Editorial: Governor, end the death penalty

Sunday, May 06, 2018

A society that kills people in the name of its citizens, not in self-defense but as punishment, cannot become a society that sanctifies life. It cannot create a culture in which violence is rare. There are many reasons to oppose the death penalty, but that one is fundamental.

For the second time since the death penalty was reinstated by the U.S. Supreme Court in 1977, both houses of New Hampshire’s Legislature have voted to repeal the state’s capital punishment law. The first attempt died in the face of a threatened veto by then-Gov. Jeanne Shaheen. It was a dark hour in the state’s history. New Hampshire is the only New England state to countenance the death penalty, indeed the only Eastern state north of Virginia whose laws call for putting transgressors to death.

This year’s repeal vote faces a promised veto by Gov. Chris Sununu. We urge the governor to let the will of the people, as represented by the majority vote of their representatives, be expressed. He should sign the bill or let it become law without his signature. If he does neither, lawmakers should override his veto. In the House, one more vote would have given repeal proponents a veto-proof majority. In the Senate, just two more votes would have done the same.

John Breckenridge, a Manchester police officer who watched his partner, Michael Briggs, die from a bullet fired by Michael Addison, the only inmate on New Hampshire’s death row, spoke against the death penalty four years ago when the New Hampshire House voted to abolish capital punishment.

“As a Catholic, I could not justify the very pre-meditated act of executing someone who – for all the evil of his crime and all the permanent hurt he caused others – still lives . . . in the possibility of spiritual redemption.”

This year, another former Manchester police officer, Rep. Richard O’Leary, once the Queen City’s deputy chief, voted for repeal. “I don’t believe we have the right under any circumstances, except immediate self-defense, to take a life. Once the criminal has been subdued, arrested, segregated from society and rendered defenseless, I cannot see where the state has any compelling interest in executing him. It’s simply wrong.”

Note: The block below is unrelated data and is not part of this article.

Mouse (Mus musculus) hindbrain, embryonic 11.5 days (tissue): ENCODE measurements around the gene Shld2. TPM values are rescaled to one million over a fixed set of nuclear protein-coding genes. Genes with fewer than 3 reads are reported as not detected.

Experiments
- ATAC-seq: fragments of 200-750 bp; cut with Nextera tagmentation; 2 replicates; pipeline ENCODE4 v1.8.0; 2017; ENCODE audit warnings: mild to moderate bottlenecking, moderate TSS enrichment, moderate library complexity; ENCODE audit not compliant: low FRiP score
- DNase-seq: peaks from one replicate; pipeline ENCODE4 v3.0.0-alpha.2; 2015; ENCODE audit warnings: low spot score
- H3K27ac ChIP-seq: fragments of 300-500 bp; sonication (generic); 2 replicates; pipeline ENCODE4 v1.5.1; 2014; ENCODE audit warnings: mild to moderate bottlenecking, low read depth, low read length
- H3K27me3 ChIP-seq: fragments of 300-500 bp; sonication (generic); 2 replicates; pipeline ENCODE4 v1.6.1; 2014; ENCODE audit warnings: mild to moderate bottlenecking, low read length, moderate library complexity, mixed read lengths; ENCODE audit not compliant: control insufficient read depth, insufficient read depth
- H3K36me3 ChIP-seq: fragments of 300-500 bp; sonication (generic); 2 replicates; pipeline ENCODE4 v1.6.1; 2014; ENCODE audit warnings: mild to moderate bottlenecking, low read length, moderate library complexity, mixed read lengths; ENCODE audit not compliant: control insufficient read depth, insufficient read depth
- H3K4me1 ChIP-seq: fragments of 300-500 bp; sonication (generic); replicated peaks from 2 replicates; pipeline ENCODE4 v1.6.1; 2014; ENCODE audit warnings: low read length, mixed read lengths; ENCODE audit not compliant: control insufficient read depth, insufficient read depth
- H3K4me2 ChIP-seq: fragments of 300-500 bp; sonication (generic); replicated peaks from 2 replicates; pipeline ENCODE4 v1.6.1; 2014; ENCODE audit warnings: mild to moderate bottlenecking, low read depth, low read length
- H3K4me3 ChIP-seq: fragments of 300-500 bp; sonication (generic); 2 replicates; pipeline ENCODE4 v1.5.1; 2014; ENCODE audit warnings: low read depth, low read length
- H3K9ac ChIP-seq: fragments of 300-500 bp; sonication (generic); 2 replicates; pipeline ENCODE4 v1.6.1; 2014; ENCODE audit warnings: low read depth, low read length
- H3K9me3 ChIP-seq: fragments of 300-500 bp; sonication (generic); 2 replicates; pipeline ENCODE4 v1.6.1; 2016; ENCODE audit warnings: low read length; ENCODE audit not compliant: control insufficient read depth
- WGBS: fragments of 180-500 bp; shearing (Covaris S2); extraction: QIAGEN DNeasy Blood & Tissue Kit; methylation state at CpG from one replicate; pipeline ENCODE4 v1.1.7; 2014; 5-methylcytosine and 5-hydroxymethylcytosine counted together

It is also costly. Because he was sentenced to death the state will spend millions to prosecute Addison for Briggs’s murder. That’s money that could be put to far better use. We urge Manchester Sens. Lou D’Allessandro and Kevin Cavanaugh to heed the words of Breckenridge and O’Leary and, if it comes to that, vote to override a Sununu veto. Others who voted against repeal should change their vote and at long last put New Hampshire on the right side of moral history.

Capital punishment is not a deterrent. Putting a murderer to death does not bring a lost loved one back. It rarely brings closure. Decades of appeals that precede an execution force family members to relive the crime.

Human beings, and the judicial systems they establish, can never achieve perfection. Since 1973, 162 death row inmates have been exonerated. The imposition of the death penalty, for reasons of race, mental illness and economic status, is not imposed equally on all and so should not be imposed at all.

A wrongful death committed in society’s name cannot be undone. It’s time for New Hampshire to join the enlightened states and nations that have abolished capital punishment.